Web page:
Learn everything you need to know about Interpress, a page description language used in medium to large-scale laser printers.
What is Interpress?
Interpress is a page description language developed at Xerox PARC and based on the Forth programming language and an older graphics language called JaM. Initially, it was used as the output for Ventura Publisher but was not commercially successful for PARC. Interpress is a device-independent language that describes a document’s ideal appearance.
How is Interpress Used?
Interpress is used to determine line endings, hyphenation, line justification, and the forms and placements of images before generating a master. The master can be printed on various devices, each producing the closest approximation to the ideal represented by the master. Interpress is also used as the output format for InterScript, a word processor format for rich text documents developed by PARC.
Is Interpress still used today?
Although Interpress was not commercially successful, some Xerox printers, such as the DocuTech Network Production Publisher, still employ Interpress, and Xerox Ventura Publisher supports it. PostScript, a related language, was created by two of its developers, Chuck Geschke and John Warnock, when they left Xerox to found Adobe Systems.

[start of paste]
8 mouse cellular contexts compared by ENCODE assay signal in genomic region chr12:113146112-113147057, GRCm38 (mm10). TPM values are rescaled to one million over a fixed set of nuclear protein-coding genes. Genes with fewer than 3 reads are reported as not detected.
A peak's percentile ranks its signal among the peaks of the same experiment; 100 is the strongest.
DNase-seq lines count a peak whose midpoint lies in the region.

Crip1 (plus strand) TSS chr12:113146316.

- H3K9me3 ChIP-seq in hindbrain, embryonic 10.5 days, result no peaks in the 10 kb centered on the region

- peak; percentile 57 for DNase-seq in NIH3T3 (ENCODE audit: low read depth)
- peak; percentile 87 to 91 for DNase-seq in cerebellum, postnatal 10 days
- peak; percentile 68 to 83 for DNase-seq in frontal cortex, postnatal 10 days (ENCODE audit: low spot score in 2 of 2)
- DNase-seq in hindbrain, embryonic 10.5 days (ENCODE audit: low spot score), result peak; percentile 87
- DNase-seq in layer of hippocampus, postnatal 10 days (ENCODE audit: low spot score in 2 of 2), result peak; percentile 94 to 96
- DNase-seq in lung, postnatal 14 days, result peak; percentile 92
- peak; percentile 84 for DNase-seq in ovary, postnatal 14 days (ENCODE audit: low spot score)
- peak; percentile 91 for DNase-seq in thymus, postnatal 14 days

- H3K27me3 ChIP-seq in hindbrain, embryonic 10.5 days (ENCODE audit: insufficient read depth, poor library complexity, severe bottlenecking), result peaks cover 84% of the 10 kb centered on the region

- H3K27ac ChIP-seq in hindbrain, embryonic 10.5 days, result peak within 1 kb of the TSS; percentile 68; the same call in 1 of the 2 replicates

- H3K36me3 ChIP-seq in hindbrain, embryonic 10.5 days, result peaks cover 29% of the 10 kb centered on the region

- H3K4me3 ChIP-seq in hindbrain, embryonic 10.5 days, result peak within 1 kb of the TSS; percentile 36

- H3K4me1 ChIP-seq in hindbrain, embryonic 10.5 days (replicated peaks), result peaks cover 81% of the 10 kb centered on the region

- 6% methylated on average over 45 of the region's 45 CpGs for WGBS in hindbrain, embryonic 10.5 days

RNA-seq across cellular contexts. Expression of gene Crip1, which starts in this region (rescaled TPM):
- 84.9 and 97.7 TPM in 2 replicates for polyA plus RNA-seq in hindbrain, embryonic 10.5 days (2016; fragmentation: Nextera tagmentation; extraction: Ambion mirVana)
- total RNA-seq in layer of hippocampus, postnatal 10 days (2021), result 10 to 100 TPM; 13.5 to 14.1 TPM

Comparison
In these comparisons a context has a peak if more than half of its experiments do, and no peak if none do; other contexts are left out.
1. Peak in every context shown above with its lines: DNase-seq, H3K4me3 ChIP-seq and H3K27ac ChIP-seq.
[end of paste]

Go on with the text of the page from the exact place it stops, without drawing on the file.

Interpress may not have been widely adopted, but it played a crucial role in the development of other page description languages, notably PostScript. Understanding Interpress can provide insight into the evolution of printing technology and the development of more specialized page description languages.
What is InterScript?
InterScript is a word processor format for rich text documents developed by PARC that uses Interpress as its output format.
What is PostScript?
PostScript is a page description language created by Chuck Geschke and John Warnock when they left Xerox and founded Adobe Systems.